This is a tiny lake, and it usually freezes up pretty early. Just be careful of the bridge at the north end. There always seems to be a current and open water. It’s a shallow lake, and early ice usually produces nice bluegills and crappies. However, it’s an early and late day bite and often only lasts a couple of weeks. After that, it becomes hit and miss.
Located south of Upper Gar, Minnewashta is known for its panfish: yellow bass, perch, bluegill and crappies. The water is stained, so you have to use a flasher if you want to “watch” what is below the ice! I really think you can go anywhere on the lake and find yellow bass. However, they don’t on average run as consistent in size as those on East Okoboji so there is more sorting.
With Minnewashta, you never know what you will catch. Most likely you will end up with all four. Plus, every once in a while, a walleye will be taken. When schools come through, the flasher screen will light up!
This lake is “THE” sight fishing lake. Last winter I caught fish in 16-25 feet of water, and for most of the winter I could see the bottom in 18 feet, along with the jig and any fish that came through. However, that gets hard on the back, so I would often save my back by using my Vexilar or my Scout underwater camera.
This lake is known for its bluegills with anglers coming from all across the Midwest to try to sight fish these finicky sight feeders. Yet that is the challenge. There is a true sense of satisfaction, when you get a 9-inch bluegill to commit and take the bait!
Any of the bays (Emerson, Little Emerson, Millers, Little Millers, Smiths, North, Haywards) can be good for panfish. However, each year it is just a little bit different, and one bay becomes hotter than another one does. Key for the bluegills is finding a good weedbed with standing weeds and pathways for the fish to come and go. If there is no snow on the ice, the shallow bite becomes very, very difficult with the bluegills tucking themselves back in the weeds during sunny days. Then the bite becomes this: before the sun hits the tree line and after the sun hits the tree line. That is why I often hope for a good cloudy day!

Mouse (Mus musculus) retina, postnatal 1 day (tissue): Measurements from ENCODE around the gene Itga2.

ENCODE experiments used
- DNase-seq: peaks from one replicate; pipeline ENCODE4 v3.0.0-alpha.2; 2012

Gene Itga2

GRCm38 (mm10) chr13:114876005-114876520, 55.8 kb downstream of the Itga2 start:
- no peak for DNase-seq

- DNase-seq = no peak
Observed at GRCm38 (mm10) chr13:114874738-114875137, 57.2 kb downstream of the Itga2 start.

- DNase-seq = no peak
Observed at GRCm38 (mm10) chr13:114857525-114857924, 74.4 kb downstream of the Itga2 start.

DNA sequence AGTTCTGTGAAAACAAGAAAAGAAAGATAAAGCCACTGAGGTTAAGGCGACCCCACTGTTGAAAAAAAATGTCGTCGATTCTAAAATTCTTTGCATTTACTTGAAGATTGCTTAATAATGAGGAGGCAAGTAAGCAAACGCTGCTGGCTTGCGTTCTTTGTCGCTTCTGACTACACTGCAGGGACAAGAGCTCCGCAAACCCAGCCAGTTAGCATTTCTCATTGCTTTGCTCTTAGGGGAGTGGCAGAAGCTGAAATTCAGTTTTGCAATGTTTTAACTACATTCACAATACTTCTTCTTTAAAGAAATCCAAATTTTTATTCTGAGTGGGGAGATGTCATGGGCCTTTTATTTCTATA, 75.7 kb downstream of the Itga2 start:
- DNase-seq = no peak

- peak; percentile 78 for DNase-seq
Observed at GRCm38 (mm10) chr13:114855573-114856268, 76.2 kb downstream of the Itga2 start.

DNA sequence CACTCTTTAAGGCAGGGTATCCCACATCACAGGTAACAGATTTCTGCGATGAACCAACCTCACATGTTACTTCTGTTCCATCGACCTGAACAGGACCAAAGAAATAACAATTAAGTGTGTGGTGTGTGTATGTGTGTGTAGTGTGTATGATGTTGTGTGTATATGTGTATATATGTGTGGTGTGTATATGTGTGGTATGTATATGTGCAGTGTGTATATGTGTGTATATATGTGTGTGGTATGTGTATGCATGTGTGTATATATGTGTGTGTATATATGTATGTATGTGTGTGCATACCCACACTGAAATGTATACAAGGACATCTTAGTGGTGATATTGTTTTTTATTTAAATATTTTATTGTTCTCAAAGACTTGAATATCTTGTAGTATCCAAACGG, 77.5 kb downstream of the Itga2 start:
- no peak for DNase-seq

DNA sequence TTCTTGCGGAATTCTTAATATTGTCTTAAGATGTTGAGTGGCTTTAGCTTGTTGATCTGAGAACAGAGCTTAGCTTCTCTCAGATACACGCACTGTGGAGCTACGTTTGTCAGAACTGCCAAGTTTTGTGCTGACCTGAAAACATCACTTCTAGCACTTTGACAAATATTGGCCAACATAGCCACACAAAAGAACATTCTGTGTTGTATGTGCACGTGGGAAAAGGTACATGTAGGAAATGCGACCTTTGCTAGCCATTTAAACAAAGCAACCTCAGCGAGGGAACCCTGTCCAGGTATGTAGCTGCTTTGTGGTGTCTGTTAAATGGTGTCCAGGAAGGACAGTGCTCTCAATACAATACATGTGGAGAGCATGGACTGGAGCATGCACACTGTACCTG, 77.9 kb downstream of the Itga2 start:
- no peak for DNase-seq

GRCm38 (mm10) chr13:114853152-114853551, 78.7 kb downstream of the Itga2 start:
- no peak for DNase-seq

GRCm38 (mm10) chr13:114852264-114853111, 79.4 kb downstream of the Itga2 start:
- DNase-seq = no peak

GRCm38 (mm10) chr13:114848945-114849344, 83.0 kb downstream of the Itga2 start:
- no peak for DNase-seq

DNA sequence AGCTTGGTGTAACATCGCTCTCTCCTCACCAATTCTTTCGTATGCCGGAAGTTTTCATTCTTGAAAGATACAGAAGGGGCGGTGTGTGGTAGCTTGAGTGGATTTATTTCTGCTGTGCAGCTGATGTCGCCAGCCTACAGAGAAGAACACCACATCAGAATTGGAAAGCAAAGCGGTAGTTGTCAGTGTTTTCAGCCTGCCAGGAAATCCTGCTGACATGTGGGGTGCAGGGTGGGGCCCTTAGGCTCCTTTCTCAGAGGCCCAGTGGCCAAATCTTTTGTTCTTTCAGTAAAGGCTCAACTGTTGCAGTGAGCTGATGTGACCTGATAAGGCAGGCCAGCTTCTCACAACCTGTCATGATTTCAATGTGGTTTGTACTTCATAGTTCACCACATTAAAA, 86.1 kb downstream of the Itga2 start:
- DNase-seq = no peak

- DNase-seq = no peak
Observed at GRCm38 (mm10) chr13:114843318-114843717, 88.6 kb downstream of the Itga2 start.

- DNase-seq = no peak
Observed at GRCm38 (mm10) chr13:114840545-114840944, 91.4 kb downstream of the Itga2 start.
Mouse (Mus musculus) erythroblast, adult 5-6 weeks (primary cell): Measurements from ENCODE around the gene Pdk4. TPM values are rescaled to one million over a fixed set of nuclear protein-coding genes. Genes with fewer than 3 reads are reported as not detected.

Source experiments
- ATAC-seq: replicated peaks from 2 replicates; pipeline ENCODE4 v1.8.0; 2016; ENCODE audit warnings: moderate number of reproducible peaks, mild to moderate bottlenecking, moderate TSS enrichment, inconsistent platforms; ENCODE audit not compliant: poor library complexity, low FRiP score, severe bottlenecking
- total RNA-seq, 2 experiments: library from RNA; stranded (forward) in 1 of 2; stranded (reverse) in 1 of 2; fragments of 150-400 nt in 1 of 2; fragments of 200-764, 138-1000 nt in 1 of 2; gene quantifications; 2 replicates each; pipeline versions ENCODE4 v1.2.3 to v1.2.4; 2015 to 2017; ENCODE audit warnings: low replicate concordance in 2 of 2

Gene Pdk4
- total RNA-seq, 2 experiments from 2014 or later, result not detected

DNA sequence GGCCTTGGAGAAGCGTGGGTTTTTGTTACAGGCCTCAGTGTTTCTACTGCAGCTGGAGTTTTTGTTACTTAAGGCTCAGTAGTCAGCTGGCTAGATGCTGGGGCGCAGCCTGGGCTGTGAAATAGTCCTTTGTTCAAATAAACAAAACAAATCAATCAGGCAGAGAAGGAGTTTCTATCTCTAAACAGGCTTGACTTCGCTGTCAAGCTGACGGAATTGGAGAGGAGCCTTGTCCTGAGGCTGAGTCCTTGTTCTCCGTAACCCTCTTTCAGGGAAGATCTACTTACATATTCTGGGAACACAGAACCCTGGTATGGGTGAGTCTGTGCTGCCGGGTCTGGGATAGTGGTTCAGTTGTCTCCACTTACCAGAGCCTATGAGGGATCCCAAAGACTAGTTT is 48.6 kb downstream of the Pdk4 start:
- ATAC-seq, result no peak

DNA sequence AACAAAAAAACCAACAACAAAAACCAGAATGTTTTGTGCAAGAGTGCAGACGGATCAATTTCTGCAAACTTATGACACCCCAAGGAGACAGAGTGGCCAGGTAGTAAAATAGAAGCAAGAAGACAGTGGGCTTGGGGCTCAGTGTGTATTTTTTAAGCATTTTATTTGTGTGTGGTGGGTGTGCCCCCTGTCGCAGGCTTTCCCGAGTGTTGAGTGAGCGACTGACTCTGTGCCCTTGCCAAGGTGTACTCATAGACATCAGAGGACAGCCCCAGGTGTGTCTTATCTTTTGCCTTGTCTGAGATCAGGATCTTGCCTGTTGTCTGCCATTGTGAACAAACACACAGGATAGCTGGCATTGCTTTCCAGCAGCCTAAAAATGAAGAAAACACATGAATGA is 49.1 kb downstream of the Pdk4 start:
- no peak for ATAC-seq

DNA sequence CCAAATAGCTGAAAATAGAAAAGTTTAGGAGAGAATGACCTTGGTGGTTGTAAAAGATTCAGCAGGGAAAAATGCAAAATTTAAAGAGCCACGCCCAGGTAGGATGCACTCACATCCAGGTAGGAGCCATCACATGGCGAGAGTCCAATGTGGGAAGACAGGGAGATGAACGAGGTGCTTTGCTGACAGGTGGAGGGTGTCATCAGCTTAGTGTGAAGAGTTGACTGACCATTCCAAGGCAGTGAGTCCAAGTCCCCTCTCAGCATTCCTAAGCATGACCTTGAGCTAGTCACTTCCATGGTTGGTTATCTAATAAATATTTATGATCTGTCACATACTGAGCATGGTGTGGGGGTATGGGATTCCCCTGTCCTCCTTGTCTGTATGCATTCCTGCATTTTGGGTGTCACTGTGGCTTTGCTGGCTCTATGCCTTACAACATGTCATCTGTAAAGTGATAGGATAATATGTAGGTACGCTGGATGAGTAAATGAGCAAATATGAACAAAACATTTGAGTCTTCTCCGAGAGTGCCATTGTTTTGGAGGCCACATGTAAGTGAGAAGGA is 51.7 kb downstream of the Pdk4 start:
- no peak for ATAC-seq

Although we are targeting bluegills, at times 10-12 inch crappies and perch will come through. Nothing more exciting than when a 12-inch crappie opens its big mouth and inhales the jig!
For the most part, however, the perch will be caught out deeper on the sand. It might be 16, 20, 25, 30…60 feet of water. Last winter I had a month of good perch fishing in 20-25 feet of water. My best bait was the 1/32-ounce Clam Dingle Drop tipped with silver wigglers. That little ball and chain seemed to really trigger the bite.
Every year there is also a bite out in the 35-60 feet of water. However, unless I plan on keeping everything I catch, I don’t fish these depths. The pressure is so different that the perch can’t handle it and their swim bladder comes up. They are dead. Last year I witnessed what some anglers had done with the little 5-7 inch perch. They threw them on the ice and covered them up with slush or snow. Definitely not the way to handle the resource! Plus, you never know when a slot walleye might take a bait. Now that is really sad!
A final thought
Things look promising for this winter on the Iowa Great Lakes. At the same time, there are many other lakes within 40 miles that are also good ice fishing options: Silver Lake (Lake Park), Silver Lake (Ayrshire), Lost Island, Five Island and Storm Lake. I can hardly wait.
One final thought. Don’t forget to take a youngster along. They are our fishing and hunting future!